04th Dec , 2018
Circumstances beyond our control often sweep our lives in a completely different direction than we expect. Skye’s Type 1 diabetes diagnosis created a cataclysmic shift on so many levels. In addition to big things like changing our way of eating and bringing us closer together as family, we now also prioritise regular exercise. Even a 20-minute walk after dinner helps Skye to stay in a normal blood sugar range through the night. It’s also great for our own overall well-being.
Another change I never expected was to become a food label and ingredient expert. There are a significant number of products on supermarket shelves with claims like: sugar free or no sugar added. However, these products contain ingredients that spike sugar levels in a very similar way to sugar. If you’re reading this blog, you’re probably aware that dates, agave, maple syrup and coconut sugar are essentially sugar. If you’re not, then this is important to read, while dates, agave, maple syrup and coconut sugar have a slightly lower glycaemic index than sugar, they should be avoided if you are trying to keep sugar out of your kids diets or are on a keto / low carb diet.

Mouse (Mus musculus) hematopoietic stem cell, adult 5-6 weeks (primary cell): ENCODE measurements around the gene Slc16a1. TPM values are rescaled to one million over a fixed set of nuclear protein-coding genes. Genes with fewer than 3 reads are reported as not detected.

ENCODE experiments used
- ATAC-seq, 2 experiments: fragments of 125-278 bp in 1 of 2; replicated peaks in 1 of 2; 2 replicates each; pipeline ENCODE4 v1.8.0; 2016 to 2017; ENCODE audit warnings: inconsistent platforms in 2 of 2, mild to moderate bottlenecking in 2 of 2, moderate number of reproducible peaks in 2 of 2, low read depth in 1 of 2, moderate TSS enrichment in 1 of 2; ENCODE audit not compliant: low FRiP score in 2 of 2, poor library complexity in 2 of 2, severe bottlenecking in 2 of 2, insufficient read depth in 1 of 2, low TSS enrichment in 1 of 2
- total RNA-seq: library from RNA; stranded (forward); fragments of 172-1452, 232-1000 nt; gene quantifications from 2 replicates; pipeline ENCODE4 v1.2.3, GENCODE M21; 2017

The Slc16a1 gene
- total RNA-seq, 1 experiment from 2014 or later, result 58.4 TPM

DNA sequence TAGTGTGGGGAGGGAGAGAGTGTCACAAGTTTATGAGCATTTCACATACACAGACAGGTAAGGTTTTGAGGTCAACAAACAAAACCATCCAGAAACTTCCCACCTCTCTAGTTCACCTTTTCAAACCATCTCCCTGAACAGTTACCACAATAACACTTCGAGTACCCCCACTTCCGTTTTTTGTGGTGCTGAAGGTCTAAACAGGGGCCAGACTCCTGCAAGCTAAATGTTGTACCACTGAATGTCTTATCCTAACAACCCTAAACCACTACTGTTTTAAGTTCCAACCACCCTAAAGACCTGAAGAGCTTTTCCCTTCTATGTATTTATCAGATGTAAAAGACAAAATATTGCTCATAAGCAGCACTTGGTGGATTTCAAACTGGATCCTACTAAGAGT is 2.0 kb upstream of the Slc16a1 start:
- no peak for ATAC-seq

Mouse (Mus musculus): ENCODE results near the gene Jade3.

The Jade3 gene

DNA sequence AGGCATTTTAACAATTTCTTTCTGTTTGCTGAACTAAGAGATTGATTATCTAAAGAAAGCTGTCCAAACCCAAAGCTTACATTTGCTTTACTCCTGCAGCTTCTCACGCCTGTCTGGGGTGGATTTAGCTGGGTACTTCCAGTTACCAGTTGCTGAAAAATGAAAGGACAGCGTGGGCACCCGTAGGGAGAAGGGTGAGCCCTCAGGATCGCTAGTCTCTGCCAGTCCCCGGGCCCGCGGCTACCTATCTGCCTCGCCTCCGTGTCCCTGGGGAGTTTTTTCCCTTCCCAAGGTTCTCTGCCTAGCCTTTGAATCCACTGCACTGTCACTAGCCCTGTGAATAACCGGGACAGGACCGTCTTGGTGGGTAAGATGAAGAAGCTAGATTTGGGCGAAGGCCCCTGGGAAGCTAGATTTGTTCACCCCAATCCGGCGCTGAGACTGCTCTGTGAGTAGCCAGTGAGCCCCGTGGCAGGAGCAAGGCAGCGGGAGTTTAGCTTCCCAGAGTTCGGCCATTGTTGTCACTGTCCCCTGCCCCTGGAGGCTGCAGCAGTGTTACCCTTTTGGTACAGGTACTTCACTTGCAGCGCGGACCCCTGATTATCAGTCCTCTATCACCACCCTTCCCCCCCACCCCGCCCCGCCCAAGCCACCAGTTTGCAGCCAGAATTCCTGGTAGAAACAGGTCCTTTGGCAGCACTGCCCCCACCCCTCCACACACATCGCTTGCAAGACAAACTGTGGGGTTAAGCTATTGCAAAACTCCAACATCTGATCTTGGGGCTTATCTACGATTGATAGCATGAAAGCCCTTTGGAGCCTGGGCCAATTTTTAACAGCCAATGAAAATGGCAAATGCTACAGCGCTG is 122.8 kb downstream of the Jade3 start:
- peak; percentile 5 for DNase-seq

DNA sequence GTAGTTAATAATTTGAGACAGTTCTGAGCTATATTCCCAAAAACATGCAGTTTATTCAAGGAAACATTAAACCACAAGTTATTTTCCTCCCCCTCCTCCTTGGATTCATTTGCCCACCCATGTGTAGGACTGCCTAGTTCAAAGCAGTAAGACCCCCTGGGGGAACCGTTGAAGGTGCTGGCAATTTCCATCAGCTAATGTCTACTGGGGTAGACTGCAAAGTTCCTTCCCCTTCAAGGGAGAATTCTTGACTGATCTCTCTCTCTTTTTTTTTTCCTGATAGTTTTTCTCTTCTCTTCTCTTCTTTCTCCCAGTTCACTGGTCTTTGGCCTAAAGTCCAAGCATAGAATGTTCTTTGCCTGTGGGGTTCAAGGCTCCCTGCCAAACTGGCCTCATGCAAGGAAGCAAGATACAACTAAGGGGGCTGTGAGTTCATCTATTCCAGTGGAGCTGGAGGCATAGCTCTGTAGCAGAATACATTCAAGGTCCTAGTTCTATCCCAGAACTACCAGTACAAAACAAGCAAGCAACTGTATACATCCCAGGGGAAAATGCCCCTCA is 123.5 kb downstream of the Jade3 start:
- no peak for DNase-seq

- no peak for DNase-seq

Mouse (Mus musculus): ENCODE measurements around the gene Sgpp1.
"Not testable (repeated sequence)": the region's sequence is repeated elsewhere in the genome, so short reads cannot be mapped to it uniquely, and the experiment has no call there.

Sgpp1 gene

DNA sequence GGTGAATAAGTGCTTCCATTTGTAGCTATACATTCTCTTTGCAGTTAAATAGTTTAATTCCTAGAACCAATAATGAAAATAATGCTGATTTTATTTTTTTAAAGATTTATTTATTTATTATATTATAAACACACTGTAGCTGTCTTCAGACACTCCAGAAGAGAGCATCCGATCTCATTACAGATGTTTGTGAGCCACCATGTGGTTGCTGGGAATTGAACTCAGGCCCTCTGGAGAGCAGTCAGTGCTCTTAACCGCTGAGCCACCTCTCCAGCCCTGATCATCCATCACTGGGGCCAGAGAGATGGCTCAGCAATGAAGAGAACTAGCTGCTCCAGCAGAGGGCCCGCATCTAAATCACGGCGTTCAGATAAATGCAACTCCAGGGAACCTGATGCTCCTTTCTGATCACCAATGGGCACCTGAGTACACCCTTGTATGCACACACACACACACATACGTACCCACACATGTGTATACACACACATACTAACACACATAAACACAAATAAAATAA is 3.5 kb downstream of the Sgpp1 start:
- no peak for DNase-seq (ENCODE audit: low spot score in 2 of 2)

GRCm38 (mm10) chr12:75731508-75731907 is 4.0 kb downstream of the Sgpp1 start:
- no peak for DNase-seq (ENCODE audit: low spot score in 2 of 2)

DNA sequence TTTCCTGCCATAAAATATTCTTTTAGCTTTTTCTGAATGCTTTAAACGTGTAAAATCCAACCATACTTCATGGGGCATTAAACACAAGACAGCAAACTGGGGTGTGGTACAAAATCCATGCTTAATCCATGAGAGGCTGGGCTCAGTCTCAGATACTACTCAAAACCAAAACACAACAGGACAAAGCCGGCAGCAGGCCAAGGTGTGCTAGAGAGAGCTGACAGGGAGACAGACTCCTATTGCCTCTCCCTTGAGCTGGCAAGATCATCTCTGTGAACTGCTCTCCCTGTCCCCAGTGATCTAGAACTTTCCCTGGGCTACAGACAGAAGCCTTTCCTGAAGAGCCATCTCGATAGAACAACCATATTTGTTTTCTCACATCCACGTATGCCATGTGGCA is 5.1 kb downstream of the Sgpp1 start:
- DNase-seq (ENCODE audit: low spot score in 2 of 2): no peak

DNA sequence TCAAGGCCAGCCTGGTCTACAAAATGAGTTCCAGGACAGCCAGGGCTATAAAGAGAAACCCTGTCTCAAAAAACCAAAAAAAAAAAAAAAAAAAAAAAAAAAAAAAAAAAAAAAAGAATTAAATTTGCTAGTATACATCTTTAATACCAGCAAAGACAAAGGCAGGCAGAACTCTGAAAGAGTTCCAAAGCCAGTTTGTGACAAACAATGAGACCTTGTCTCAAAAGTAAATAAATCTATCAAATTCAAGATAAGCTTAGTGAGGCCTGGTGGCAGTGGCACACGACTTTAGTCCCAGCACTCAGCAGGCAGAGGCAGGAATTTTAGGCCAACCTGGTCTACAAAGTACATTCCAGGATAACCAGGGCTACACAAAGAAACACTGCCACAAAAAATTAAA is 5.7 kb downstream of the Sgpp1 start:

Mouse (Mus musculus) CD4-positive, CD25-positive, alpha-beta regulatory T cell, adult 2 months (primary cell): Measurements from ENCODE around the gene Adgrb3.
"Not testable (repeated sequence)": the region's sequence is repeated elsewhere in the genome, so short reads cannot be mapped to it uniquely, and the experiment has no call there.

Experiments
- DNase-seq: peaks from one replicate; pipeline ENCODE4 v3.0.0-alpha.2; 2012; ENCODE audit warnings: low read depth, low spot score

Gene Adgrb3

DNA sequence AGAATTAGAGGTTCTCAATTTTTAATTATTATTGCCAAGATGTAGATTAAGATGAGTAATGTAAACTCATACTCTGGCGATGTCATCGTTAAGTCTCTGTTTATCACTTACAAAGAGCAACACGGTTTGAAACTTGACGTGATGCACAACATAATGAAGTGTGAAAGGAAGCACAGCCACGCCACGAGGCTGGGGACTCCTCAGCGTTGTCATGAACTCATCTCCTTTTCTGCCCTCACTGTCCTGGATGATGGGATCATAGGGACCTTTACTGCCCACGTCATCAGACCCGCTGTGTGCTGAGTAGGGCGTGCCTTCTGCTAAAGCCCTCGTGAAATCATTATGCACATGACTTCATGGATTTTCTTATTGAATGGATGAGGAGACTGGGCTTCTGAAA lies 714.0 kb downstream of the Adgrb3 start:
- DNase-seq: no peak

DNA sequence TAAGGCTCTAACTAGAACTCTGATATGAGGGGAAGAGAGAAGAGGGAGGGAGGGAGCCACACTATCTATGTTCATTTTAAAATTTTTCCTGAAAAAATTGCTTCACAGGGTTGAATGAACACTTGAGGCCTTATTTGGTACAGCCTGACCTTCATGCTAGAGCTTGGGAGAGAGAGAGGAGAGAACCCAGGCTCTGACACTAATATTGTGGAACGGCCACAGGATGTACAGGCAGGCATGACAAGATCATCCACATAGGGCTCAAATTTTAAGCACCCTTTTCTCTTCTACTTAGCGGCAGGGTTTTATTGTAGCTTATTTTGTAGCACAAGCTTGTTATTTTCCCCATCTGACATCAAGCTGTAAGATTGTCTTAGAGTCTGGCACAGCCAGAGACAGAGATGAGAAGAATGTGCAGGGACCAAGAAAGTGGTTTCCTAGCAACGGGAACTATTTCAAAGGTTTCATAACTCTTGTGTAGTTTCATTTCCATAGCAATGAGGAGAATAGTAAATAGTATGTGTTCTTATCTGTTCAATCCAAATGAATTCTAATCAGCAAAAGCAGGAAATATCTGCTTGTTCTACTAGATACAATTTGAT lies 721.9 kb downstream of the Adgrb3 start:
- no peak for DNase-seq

There are other ingredients that cause an insulin response in our bodies that are hidden in products with sugar free labels. Our family learned this the hard way, through experience. Once Skye was diagnosed, we thought protein bars and cookies were our answer for convenient snack foods and treats. The ease of having a snack food that we could carry with us was incredibly appealing. We tried to make these bars and cookies work, we really did. Skye’s sugar levels would spike crazily, even with just ¼ of a protein bar, despite the low carbohydrate claim on the packet. We would give her an insulin injection to combat this blood sugar spike. Initially, we thought it may have been a reaction to the whey protein powder in many of these products. Apparently, some Type 1 diabetics have an autoimmune reaction to dairy (i.e. dairy products cause blood glucose levels to rise). So, we decided to stay away from these products. We were still thoroughly perplexed. Skye can eat full fat cream, butter and cheese without the same blood glucose response. A few months later, we realised this had nothing to do with dairy and everything to do with the sugar free sweeteners these products were using.